Episode 34
January 18, 2022

I Ain’t No Big City Philologist!

Hosted by Jared Pechaček, Ned Raggett, and Oriana Schwindt

Jared, Oriana and Ned talk about Ned’s choice of topic: Tree and Leaf. Published in 1964 in the UK and the following year in the US, Tree and Leaf was Tolkien’s first major post-Lord of the Rings publication but was itself a republishing of two earlier non-Middle-earth pieces: “On Fairy-Stories,” an essay on the subject revised from a 1939 lecture and 1947 anthology, and “Leaf by Niggle,” a short, explicitly religious story for a Catholic publication in

  1. Anthologized and separately published since, they’re at once totally separate but sometimes strangely complementary pieces that serve to illuminate Tolkien’s interests beyond Middle-earth itself, while at the same time often casting reflections back on it or suggesting how dominant his legendarium was to his creative life and beyond. What makes “On Fairy-Stories” key as a way to consider Tolkien’s overall creative aesthetic, even as it contains some of his most dense, allusive prose? How does his framing of fairy-stories as not simply being for children itself lead to other interesting conclusions about not only children but other cultures? What makes “Leaf By Niggle” the closest Tolkien ever got to C.S. Lewis’s fictional approach, but where also does it differ? And how telling is it that once again Tolkien features an idealized friendship – perhaps more – between men in his fiction?
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Show Notes.

Jared’s doodle. (Kinda makes Ned think of the cover of Led Zeppelin IV but not really.)

Andy Serkis’s readings of The Hobbit and The Lord of the Rings are quite good indeed.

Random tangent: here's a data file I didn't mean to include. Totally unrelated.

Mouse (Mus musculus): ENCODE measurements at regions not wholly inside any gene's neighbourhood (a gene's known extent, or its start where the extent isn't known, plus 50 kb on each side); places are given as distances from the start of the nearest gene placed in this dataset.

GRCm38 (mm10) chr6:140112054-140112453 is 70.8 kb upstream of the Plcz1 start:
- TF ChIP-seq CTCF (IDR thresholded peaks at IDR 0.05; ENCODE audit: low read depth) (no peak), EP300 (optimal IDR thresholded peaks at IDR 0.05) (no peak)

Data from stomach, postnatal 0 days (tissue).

The Daily Mail photo story – those are some lovely shots and the story’s cool too.

The Tolkien Society photo announcementand the fallout.

Rosamund Pike has her way with a pineapple.

Absolutely check out Costa Botes’s behind the scenes documentaries about Peter Jackson’s Lord of the Rings. Here’s Botes’s own memories about it. As for the films, as noted they’re on the original Blu-ray set and elsewhere but then again it’s weird where they might all turn up.

Tree and Leaf, the most current version of same. As noted, the two original pieces are also now available separately with more material: On Fairy-Stories and Leaf By Niggle.

Andrew Lang’s impact on the general field of fairy tales and more remains pretty big. (The Andrew Lang Memorial Lectures continue to the present day.)

Max Müller’s had his own general scholarly impact too.

Our Smith of Wootton Major episode.

The ancient Egyptian Tale of Two Brothers.

We didn’t mention it in our discussion but Tolkien’s referencing of the sophistication of supposedly ‘primitive’ people has a resonance with the character of Ghân-buri-Ghân – check out our episode on him.

If you want more on Carl Jung and how Joseph Campbell built off him, read on.

The Juniper Tree, as told by the Grimms.

M. R. James – so great. A Thin Ghost presents all the stories plus info on the many adaptations over time, including Mark Gatiss’s recent adaptations for the BBC.

R. L. Stine – also so great. The Snowman is there for the reading.

Hayao Miyazaki – great great GREAT again. A recent NYT profile, and yes watch Ponyo. And everything else.

The Dublin Review, the publication where “Leaf By Niggle” first appeared.

So you’re wondering about Purgatory in a Catholic context

CCD aka Confraternity of Christian Doctrine.

Phantom Thread! Great film. Very not-Tolkien.

The Great Divorce, That Hideous Strength, Till We Have Faces, there’s plenty of C. S. Lewis out there.

Niggle and Parish, a fraught friendship but with more to it there. Here’s our episode on friendship.

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